‘Even items with holes in them were not to be given to them for free. We had suggested to put out a free box for these items under these circumstances, but this was not allowed either. I can recall one very sad occasion, when an underprivileged local came into the shop all wet asking for a blanket. The manager said that would be $3. it was obvious he couldn’t pay, and was told it wasn’t for free. So another volunteer said, “Give it to him and I’ll be happy to pay for it myself”. After the issues I raised with management, out of my concerns, I was told to go home for a month. If I was to return, I would need to make an appointment and would need to sign something.’
Ms Stavert rejected management’s claim that the Byron store ‘burnt through three managers in four years’
‘This is not true,’ she said. ‘In the 16 years that I was volunteering, the manager that has just left was the first employed paid manager. All previous manager were volunteers or day coordinators.’
‘Our services have not been recognised, we still haven’t received a thank-you.
‘We were told that visitors from Sydney commented that our store was selling goods too cheaply; our comments were that they come from Sydney and are able to holiday in Byron Bay but they don’t live in the community. This is Byron Bay and people are re-ally doing it tough and cannot afford to shop here now with these prices and feel they are being discriminated against.
‘Vinnes are showing a lack of compassion.’
Co-ordinator sent home
Ex-volunteer and day co-ordinator from 2012 to 2018, Josie Altamura told The Echo she was ‘sent home for a four- to six-week break.’
‘It’s yet to be shown where the value or agenda to drive revenue, to capitalise on limited volunteer goodwill, and to commercialise at any cost to staff satisfaction and sense of community, appears in the Vinnie’s Code of Conduct – a document that all members at all levels have sworn to adhere to.’
‘The regional management appear to be working hard to undercut the values that have historically been the calling-card of Vinnie’s, as the recent loss of long-term volunteers indicates. Nor has it been shown that revenue has increased to any noticeable degree from the highly controversial re-pricing initiatives, the stealth corporatism, and the disconnect from community donations (over-the-counter only).
‘Neither has it been established that enacting non-transparent (transparency being another Value of Vinnie’s) policy changes upon staff with little or no explanation, minimal introduction periods, and a discouragement of discussion of these changes, has improved volunteer sign-ups, community satisfaction or direct assistance to the needy.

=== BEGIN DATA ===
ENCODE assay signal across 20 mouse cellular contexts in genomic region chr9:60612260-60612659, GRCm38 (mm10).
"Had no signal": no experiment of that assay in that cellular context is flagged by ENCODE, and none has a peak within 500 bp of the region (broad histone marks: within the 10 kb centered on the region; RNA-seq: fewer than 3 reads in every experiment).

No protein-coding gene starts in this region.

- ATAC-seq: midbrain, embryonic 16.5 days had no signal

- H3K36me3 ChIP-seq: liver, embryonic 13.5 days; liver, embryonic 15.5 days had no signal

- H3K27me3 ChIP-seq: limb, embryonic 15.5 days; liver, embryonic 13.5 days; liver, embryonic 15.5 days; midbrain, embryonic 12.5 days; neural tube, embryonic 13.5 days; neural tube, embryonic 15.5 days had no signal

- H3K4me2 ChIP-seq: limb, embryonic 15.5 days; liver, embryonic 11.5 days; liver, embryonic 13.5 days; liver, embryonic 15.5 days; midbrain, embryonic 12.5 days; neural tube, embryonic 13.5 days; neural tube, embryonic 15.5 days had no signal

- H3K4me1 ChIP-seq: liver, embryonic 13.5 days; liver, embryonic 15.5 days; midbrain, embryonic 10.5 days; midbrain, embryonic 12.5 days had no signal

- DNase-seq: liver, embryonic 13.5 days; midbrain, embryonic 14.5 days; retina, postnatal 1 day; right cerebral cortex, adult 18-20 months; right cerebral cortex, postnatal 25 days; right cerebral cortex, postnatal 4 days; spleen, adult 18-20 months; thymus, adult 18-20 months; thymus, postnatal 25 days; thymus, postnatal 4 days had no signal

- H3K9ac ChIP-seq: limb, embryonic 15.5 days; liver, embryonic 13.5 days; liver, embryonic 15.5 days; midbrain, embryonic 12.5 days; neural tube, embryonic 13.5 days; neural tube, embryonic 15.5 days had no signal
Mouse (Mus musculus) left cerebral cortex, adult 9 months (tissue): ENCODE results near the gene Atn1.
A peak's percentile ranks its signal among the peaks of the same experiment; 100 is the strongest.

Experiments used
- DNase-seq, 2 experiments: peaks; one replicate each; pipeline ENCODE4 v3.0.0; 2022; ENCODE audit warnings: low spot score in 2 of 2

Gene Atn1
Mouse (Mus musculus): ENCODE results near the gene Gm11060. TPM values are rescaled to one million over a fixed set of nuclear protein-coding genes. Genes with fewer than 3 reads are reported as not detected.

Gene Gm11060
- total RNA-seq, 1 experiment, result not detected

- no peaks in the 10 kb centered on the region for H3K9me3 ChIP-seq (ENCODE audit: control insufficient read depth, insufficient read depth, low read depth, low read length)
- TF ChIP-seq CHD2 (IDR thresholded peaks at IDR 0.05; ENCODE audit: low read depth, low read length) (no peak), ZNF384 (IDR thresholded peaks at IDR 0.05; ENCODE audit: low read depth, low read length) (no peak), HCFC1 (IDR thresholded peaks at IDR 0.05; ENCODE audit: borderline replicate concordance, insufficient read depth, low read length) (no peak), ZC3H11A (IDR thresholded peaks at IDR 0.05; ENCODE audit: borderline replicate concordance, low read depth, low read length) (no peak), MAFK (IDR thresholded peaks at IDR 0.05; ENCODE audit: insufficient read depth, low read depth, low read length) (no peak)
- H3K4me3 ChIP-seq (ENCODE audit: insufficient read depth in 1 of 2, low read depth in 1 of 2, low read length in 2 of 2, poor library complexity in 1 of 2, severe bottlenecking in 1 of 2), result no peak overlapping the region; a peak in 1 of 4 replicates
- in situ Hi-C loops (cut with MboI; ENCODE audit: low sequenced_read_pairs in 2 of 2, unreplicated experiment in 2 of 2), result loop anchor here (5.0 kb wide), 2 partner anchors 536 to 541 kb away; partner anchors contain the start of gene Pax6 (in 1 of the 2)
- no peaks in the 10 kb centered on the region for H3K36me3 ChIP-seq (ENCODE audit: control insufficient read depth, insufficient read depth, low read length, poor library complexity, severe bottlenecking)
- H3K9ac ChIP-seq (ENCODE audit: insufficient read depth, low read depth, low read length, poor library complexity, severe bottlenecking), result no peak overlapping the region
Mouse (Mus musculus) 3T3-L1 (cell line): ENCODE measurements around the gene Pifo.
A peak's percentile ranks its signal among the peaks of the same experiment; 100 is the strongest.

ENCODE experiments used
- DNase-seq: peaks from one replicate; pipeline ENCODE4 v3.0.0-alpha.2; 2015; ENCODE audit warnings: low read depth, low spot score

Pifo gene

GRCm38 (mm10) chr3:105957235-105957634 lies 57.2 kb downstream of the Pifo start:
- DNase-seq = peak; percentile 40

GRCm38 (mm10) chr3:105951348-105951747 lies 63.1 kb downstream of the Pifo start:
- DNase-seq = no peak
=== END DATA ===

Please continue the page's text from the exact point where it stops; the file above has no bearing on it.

‘It comes of no surprise that disenchantment with the organisation as a whole, expressed in this case by volunteer walk-outs, is a consequence of an untested, unscrupulous commercialisation initiative that is antithetical to the Vinnie’s name.’
Huge economic gap
Another ex-volunteer Lynn (last name withheld) told The Echo, ‘If Byron Bay is ‘one of the best performing in the region, then why were we told that we were “underperforming,” and why the huge changes without consultation? Not talking to the longstanding volunteers was so disrespectful. Individuals were most definitely personally disrespected – I was – so were customers! [Some were] yelled at in the street, in fact. Many stories came back to the shop and other op shops talked to me.’
‘For me personally, I’m “wound up” about the whole Vinnies bad taste. I’m really glad that this whole thing has been taken up by The Echo and that community is finally seeing the side of the volunteers.
‘First, not all the volunteers are elderly. Quite a few have felt the benefits from the Vinnies within their own life and others just want to support their community through the Vinnies. It also became a semi-social outlet for some volunteers.
‘We are all aware of the huge economic gap here in Byron and know that some members of this community are at a financial disadvantage – they need to be able to purchase good quality items at a reduced price. Volunteers know the people who are struggling and the new prices were not affordable to most of these people. Since the new manager, they have reduced, so there is already a backtrack.